Saturday, August 25, 2007

Chakrabarty's Thesis of Sarojini Naidu

Dipesh Chakrabarty is a prominent Indian scholar generally subscribing to a Post-Colonialist critique, whose ideas are partially informed by Edward Said's Orientalist depictions of traditional Western (mostly British) scholarship of the Orient and Foucaudean notions of the multiplicity of discourses, and a founding member of the Subaltern Studies Group. In 1992, he wrote the article Postcoloniality and the Artifice of History: Who Speaks for "Indian" Pasts?6 where he outlined both the goal of the Subaltern historians as well as engaging in self-criticism for not achieving these very same goals.
Chakrabarty's main goal in the article was to problematize the idea of Indians representing themselves in history. He believed that within History, as a discourse produced in University academia, Europe (as a meta narrative) remained the sovereign and theoretical subject of all histories. Subsequently, all these "imagined" histories tended to become a variation of the master narrative that he termed "the History of Europe." Therefore, Indian history itself was in a position of subalternity, or inferiority. He observed, for example, a tendency by Indian historians to describe versions of Indian history in terms of an absence or incompleteness. He also cited the need of these historians - like many of his compatriots in the Subaltern Studies Group - to refer to European history in their own works, bestowing upon it the only genesis of modernity and progress.7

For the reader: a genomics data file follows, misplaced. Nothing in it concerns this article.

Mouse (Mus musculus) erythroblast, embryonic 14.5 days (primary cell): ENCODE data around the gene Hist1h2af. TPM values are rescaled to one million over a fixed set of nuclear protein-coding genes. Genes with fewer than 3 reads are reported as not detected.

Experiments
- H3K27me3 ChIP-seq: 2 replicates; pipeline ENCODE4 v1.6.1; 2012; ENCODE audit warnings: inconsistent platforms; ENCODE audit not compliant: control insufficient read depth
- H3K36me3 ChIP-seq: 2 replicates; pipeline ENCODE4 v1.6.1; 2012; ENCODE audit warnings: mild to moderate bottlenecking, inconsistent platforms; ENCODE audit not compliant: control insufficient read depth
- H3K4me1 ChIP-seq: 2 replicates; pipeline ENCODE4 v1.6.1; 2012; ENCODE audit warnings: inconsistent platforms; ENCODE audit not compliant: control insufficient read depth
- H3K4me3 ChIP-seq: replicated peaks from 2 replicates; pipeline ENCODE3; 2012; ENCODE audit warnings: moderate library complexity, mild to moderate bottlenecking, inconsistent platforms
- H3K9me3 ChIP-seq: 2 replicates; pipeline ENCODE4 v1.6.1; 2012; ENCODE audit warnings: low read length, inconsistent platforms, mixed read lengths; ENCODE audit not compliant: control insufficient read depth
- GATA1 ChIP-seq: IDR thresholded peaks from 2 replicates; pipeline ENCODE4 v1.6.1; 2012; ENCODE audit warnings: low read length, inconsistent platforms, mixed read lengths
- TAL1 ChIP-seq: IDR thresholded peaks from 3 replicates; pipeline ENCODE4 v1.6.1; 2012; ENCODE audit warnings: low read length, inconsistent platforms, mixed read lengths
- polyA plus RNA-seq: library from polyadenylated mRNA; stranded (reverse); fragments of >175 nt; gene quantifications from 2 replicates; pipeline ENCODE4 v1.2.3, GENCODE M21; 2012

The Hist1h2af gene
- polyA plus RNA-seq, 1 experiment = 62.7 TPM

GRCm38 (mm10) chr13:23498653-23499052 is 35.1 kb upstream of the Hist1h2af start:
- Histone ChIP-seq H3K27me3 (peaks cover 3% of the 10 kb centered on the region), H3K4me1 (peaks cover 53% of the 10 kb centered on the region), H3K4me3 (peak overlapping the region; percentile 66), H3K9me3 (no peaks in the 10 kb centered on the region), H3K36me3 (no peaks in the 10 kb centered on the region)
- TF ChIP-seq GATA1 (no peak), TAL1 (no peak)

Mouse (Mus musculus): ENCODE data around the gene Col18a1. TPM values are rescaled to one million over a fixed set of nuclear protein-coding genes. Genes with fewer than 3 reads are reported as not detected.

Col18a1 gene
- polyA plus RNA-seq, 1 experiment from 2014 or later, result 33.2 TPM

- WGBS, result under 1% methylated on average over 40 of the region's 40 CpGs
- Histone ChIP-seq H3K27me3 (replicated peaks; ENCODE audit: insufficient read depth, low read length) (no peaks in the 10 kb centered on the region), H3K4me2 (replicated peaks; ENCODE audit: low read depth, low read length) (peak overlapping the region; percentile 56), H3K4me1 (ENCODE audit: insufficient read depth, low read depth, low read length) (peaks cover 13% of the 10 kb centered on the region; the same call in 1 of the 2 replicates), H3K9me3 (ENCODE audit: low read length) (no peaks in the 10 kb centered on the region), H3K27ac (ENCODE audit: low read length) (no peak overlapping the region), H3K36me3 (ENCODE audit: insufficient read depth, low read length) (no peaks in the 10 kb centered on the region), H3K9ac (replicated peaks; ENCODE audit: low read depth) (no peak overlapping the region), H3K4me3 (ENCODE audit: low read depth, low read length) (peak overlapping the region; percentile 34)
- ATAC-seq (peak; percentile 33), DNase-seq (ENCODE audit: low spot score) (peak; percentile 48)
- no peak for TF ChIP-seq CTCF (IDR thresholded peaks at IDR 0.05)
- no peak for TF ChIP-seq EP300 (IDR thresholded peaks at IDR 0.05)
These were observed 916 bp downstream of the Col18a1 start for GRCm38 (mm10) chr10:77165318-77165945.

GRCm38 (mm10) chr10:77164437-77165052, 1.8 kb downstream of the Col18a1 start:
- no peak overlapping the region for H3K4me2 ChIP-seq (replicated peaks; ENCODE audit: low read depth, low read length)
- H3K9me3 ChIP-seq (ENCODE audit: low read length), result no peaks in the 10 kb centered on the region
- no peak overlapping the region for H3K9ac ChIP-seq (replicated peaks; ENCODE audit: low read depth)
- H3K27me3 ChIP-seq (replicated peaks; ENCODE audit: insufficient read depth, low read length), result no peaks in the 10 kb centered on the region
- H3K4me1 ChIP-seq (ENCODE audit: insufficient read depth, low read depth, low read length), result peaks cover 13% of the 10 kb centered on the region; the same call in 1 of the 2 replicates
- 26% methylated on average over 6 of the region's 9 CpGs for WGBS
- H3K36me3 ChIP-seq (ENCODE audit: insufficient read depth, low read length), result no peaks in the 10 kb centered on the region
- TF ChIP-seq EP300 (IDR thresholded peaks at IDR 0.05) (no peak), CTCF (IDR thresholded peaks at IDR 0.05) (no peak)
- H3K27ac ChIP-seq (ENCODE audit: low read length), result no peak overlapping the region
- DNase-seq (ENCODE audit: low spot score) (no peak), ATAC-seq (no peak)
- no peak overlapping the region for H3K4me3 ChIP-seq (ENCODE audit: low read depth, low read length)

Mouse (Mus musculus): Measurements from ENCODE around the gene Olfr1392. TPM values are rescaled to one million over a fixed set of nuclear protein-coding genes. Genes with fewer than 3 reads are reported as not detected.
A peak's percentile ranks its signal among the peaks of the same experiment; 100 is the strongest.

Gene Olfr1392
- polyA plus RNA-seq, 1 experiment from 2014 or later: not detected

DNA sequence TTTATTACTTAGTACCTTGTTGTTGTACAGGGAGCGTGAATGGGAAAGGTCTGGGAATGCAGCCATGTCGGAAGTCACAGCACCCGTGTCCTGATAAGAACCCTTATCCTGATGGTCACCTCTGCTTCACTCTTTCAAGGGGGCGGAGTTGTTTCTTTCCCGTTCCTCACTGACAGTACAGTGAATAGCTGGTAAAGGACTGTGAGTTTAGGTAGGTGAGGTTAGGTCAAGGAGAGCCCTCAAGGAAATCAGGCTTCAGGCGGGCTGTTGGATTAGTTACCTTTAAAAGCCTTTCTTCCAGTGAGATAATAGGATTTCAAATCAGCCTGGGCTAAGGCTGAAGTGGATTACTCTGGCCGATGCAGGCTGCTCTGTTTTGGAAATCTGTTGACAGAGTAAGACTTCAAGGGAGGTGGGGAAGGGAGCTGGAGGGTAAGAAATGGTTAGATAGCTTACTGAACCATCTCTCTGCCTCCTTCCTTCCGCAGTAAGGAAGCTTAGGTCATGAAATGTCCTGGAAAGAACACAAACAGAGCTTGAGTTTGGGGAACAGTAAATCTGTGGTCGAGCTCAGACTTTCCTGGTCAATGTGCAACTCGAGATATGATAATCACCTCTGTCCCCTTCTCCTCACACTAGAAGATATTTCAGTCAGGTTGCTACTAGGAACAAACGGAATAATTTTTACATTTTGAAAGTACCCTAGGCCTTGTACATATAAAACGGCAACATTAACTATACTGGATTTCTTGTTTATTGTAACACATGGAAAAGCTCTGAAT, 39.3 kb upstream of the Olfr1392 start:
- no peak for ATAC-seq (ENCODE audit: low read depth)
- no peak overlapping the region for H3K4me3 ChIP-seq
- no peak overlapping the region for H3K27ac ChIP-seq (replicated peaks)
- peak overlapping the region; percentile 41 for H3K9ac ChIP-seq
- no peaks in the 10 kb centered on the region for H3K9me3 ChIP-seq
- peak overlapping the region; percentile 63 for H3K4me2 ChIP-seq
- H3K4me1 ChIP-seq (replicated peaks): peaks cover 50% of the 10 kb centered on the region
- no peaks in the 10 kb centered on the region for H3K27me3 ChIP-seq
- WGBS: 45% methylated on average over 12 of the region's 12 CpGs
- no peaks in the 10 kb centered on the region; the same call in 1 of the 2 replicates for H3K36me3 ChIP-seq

Chakrabarty's thesis is not new off course, notwithstanding his focus on the Indian Academe, and the notion of the Colonial Nationalist gaining his freedom using Colonialist discourse and therefore subverting his own identity represents a recurrent theme in the critique of Sarojini Naidu's work. Nonetheless, it remains a powerful critique.

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